|Perception of more social support||0.04 (0.04)||0.00 (0.04)||0.07c (0.04)||0.04 (0.06)||0.04 (0.04)||0.04 (0.04)||0.03 (0.04)|
|Doing social volunteering||−0.02 (0.03)||−0.08b (0.03)||0.04 (0.03)||−0.01 (0.05)||−0.02 (0.03)||−0.01 (0.04)||−0.02a (0.03)|
|Engaging in social participation||0.02 (0.04)||−0.01 (0.04)||0.05 (0.04)||0.11c (0.06)||0.01 (0.04)||0.01 (0.04)||−0.03 (0.04)|
|Repetition of school yearse||−0.02 (0.03)||0.00 (0.04)||−0.04 (0.03)||−0.07c (0.04)||−0.01 (0.03)||0.04 (0.04)||−0.05 (0.03)|
|Continue post mandatory educatione||0.03 (0.02)||0.05c (0.03)||0.01 (0.02)||0.05 (0.04)||0.02 (0.02)||0.02 (0.03)||0.03 (0.02)|
Level of significance: a<0.001; b<0.01; c<0.05. Standard Error in parentheses. d Those assigned to the training and employment policy were excluded from the analysis of the employment dimensions. echildren <16 years old. Source: Authors’ adaptation based on Todeschini and Sabes-Figuera (2019).
|Severe material deprivation||Model 5||Model 6|
+ No active policy
|−0.07c (0.04)||−0.09b (0.04)||−0.10c (0.06)||−0.10c (0.06)||−0.04 (0.04)||−0.11a (0.04)|
|Going to bed hungry||−0.11c (0.06)||−0.14b (0.07)||−0.20a (0.07)||−0.19a (0.07)||−0.08 (0.07)||−0.16b (0.06)|
|Being satisfied with life (7 or higher on a 0–10 scale)||0.15a (0.03)||0.16a (0.04)||0.09c (0.05)||0.09a (0.05)||0.18a (0.03)||0.14a (0.04)|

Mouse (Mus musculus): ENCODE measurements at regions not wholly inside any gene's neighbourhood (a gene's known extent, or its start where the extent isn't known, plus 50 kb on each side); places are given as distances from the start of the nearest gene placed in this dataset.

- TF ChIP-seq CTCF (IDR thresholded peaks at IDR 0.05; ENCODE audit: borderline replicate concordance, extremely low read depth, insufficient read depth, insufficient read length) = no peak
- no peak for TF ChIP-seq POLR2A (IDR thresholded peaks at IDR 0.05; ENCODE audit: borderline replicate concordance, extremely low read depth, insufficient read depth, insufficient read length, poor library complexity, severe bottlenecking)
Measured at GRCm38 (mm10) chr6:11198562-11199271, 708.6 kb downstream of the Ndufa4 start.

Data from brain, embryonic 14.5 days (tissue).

|Having unpaid bills||−0.20c (0.10)||−0.17 (0.11)||−0.04 (0.16)||−0.43 (0.16)||−0.17 (0.11)||−0.21c (0.10)|
|Having leaks and/or damp||−0.09b (0.04)||−0.05 (0.05)||−0.10c (0.06)||−0.10c (0.06)||−0.06 (0.04)||−0.08c (0.04)|
|Satisfaction with economic situation (scale 0–10)||1.11a (0.21)||1.10a (0.23)||0.88a (0.29)||0.87a (0.29)||1.06a (0.22)||1.15a (0.21)|
|Borrowing money from family and/or friends||−0.08b (0.04)||−0.07c (0.04)||−0.06 (0.06)||−0.60 (0.06)||−0.08c (0.04)||−0.07c (0.04)|
|Having an outstanding debt||−0.04 (0.03)||−0.05 (0.03)||−0.06 (0.04)||−0.06 (0.04)||−0.03 (0.03)||−0.05c (0.03)|
|Using social services||−0.07c (0.04)||−0.02 (0.04)||0.01 (0.06)||0.02 (0.06)||−0.02 (0.04)||−0.09b (0.04)|
|Labour participationd||−0.11a (0.04)||−0.16a (0.04)||−0.14 (0.09)||−0.14 (0.09)||−0.17a (0.04)||−0.10b (0.04)|
|Working full-time with an indefinite contractc||−0.05c (0.02)||−0.04 (0.03)||−0.06 (0.05)||−0.06 (0.05)||−0.05c (0.03)||−0.04c (0.03)|
|Undertake training||0.03 (0.06)||0.04 (0.07)||0.16 (0.15)||0.16 (0.15)||0.10 (0.07)||0.02 (0.06)|
|Engaging in social leisure activities||0.04 (0.04)||0.03 (0.04)||0.13b (0.06)||0.13b (0.06)||0.03 (0.04)||0.05 (0.04)|
|Reducing school drop-out ratese||−0.07c (0.04)||−0.09b (0.04)||−0.10c (0.06)||−0.10c (0.06)||−0.04 (0.04)||−0.11a (0.04)|
|Having quality sleep||0.08b (0.04)||0.05 (0.04)||0.06 (0.06)||0.06 (0.06)||0.07c (0.04)||0.06 (0.04)|
|Good/very good/excellent health||−0.01 (0.04)||0.01 (0.04)||−0.00 (0.06)||−0.00 (0.06)||−0.03 (0.04)||0.03 (0.04)|
|Risk of mental illness||−0.04 (0.04)||0.01 (0.05)||0.01 (0.06)||0.01 (0.06)||−0.01 (0.04)||−0.04 (0.04)|